Sometimes posts for this blog include new historical research by our staff. Sometimes it is used as a way to promote certain collections. Sometimes our posts are just meant to be fun. For this post, we wanted to discuss some of the ways in which researchers interact with the archives and must draw conclusions based on information that is found in the collections and the information that is not.
In December 2021, a researcher named Lanny Ottosen with the Travis County Historical Commission in Austin, Texas reached out to us looking for information about the Texas smallpox epidemic of 1917. While the archives certainly have collections related to the Daughters’ history in Texas, none of us are Texas residents immersed in detailed Texas history, and none of us were familiar with the state’s smallpox epidemic.
The initial responses that we sent did not contain an enormous amount of information. A few of the published, formal histories of the hospital included a paragraph about the smallpox epidemics. One described how a few Daughters of Charity ventured the seven miles north of Austin to work at the “pest camp,” a then-common term for a quarantine sites, and listed the Daughters who “probably worked at the camp.” While it is good that this information was noted, it was far from the empirical accounts that either we or Mr. Ottosen were looking for, and the “probably” does not inspire the greatest accuracy in the information. There were, however, five letters describing the smallpox epidemic in the special service collection related to such outbreaks, four from Sister Ursula Fenton to the Provincial from March-May 1917 and one from Sister Lucia Beil from May 1917 with eyewitness accounts of nursing at the camp. Sister Ursula’s first letter even went into detail about death rates in the camp and the city at large and the first names of Sisters who went to nurse there.
Mr. Ottosen was able to confirm that these letters matched the newspaper clippings he had discovered. He then asked about any photos of the smallpox camps of 1917 or the more famous Spanish flu camps of 1918, the latter of which we were well aware of the in the collection and happily passed on to him. He then asked another question that stumped us a little, as he asked about entries in the patient registers. These are large bound volumes from the early days of Seton Hospital noting the names of patients and their diagnoses.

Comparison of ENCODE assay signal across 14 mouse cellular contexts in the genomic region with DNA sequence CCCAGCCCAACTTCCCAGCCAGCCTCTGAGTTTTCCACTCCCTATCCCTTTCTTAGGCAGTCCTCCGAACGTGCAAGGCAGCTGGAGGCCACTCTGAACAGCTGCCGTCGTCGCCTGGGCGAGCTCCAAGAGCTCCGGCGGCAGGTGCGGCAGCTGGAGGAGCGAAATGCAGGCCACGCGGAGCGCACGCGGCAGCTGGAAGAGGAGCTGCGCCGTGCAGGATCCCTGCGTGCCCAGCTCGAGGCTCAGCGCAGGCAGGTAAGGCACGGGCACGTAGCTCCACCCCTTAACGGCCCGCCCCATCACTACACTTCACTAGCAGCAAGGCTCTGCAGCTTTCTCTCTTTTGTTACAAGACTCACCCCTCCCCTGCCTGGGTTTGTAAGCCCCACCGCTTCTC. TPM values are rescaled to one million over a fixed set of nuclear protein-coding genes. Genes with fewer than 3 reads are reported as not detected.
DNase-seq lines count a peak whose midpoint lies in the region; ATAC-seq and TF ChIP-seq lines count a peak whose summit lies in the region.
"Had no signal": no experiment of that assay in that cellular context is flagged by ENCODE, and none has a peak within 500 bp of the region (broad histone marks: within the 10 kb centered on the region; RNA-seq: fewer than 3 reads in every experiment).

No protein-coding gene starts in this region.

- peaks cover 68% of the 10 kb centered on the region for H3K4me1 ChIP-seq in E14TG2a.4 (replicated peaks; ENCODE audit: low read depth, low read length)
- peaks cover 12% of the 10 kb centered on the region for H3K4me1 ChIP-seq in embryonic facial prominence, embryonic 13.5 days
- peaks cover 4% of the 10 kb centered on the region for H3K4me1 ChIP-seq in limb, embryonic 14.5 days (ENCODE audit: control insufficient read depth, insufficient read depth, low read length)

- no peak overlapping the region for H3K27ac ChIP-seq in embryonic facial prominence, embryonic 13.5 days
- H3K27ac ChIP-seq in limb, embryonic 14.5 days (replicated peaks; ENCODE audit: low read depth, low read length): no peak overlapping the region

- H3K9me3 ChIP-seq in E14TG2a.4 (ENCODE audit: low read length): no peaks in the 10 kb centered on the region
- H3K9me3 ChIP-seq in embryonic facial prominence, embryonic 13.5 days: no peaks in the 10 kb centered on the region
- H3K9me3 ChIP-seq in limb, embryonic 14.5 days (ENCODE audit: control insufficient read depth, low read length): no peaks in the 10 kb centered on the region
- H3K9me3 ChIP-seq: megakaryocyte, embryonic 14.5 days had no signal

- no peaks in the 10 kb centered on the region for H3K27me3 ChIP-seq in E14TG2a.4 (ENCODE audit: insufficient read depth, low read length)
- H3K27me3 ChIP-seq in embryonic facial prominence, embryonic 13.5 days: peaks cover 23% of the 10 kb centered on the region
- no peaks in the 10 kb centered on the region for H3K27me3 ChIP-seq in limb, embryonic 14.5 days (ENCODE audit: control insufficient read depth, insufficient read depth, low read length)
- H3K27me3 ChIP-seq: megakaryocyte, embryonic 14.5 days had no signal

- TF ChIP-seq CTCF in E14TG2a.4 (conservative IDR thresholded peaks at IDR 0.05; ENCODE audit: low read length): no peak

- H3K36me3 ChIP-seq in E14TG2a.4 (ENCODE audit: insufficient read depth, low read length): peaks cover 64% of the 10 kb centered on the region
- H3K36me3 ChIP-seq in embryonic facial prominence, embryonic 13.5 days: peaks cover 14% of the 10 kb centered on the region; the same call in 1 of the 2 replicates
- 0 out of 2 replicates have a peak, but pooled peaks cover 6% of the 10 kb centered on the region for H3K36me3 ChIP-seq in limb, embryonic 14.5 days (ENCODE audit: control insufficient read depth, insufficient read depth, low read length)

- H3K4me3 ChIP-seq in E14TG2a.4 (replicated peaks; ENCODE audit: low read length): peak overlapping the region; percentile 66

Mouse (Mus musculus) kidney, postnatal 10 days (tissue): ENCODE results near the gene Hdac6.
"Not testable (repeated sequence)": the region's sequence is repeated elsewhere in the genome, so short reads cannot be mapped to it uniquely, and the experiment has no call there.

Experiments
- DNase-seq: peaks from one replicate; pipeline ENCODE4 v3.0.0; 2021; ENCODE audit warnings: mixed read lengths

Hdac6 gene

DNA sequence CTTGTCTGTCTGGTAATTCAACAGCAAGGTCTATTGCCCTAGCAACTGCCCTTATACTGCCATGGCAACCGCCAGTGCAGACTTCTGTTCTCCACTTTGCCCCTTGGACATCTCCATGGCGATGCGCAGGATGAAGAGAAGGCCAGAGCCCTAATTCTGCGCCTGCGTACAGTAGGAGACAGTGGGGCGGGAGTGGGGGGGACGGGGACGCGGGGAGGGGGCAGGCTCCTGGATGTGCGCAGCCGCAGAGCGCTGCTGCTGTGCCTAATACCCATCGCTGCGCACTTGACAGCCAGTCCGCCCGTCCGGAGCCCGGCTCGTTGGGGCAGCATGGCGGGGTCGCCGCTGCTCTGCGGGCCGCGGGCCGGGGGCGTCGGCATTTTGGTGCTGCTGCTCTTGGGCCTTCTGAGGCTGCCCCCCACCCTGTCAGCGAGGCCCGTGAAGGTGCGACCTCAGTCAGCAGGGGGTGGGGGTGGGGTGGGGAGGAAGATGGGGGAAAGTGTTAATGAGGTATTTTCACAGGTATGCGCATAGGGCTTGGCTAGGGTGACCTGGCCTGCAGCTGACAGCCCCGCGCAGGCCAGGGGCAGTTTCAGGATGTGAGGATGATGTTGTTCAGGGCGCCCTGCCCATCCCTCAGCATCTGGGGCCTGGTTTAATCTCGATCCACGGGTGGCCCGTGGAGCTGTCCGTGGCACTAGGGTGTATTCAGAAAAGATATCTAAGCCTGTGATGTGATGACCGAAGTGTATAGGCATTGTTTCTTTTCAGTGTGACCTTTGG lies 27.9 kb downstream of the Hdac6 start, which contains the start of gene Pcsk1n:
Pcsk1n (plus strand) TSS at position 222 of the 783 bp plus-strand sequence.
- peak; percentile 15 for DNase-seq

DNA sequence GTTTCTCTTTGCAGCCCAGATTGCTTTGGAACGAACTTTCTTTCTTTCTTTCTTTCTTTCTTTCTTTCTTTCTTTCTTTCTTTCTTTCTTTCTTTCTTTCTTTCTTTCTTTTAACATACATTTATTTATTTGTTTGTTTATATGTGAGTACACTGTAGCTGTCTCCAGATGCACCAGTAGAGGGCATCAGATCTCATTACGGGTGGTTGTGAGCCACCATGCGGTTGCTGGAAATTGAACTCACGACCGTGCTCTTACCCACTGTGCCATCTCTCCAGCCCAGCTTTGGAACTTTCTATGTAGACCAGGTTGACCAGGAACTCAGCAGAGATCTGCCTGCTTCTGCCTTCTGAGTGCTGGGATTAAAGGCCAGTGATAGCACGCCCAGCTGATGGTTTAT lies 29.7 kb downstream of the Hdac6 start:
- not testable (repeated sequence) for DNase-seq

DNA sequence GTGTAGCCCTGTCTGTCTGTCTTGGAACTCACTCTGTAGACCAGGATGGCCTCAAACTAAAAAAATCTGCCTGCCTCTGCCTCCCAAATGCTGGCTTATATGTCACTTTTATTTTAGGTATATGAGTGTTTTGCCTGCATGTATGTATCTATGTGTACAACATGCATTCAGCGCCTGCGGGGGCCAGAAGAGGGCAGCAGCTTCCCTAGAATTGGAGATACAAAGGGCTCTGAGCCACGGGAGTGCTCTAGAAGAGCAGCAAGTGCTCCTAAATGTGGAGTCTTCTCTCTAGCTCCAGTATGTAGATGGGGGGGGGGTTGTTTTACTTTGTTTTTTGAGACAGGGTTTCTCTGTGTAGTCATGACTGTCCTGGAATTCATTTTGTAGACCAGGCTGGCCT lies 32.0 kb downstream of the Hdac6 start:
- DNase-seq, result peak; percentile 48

For being such a large epidemic, there were only two entries for smallpox in March 1917. However, the second entry contained a key clue as to the reason for this lack of information. The comment on the entry reads “Transferred to P.H.,” presumably meaning pest house. No further smallpox cases appear throughout the rest of 1917.
We are left to make an interpretation of history based not only on what is included in the records, but also based on what is missing from the records. We know that there were extensive cases of smallpox, nursed by the Daughters of Seton Hospital, but they do not appear in the patient registers. We have deduced that, after a certain point, when the city and county began to ramp up their public health measures, the quarantine sites had their own patient registers, which, to date, have not been found.
Mr. Ottosen published his extensive research on the Travis County Pest Camps through the Travis County Historical Commission blog: https://traviscountyhistorical.blogspot.com/2023/02/a-history-of-travis-county-pest-camps.html. We thank him for his assistance in writing this post and for his approval of the use of his name related to his research requests and to this post.